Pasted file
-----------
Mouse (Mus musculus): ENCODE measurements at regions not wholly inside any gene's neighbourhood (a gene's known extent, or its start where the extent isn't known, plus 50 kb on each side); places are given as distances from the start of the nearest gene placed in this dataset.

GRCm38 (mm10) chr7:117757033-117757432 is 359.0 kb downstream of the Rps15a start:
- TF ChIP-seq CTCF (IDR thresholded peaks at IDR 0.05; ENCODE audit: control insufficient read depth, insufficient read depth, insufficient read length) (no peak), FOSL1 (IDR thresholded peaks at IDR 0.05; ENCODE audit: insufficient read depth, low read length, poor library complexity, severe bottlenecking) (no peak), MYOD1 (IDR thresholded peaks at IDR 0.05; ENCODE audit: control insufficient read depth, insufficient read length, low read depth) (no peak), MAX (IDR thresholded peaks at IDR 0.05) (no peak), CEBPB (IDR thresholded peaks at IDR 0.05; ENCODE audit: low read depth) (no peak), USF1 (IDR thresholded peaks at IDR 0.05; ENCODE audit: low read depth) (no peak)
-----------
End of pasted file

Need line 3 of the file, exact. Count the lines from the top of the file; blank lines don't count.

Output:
- TF ChIP-seq CTCF (IDR thresholded peaks at IDR 0.05; ENCODE audit: control insufficient read depth, insufficient read depth, insufficient read length) (no peak), FOSL1 (IDR thresholded peaks at IDR 0.05; ENCODE audit: insufficient read depth, low read length, poor library complexity, severe bottlenecking) (no peak), MYOD1 (IDR thresholded peaks at IDR 0.05; ENCODE audit: control insufficient read depth, insufficient read length, low read depth) (no peak), MAX (IDR thresholded peaks at IDR 0.05) (no peak), CEBPB (IDR thresholded peaks at IDR 0.05; ENCODE audit: low read depth) (no peak), USF1 (IDR thresholded peaks at IDR 0.05; ENCODE audit: low read depth) (no peak)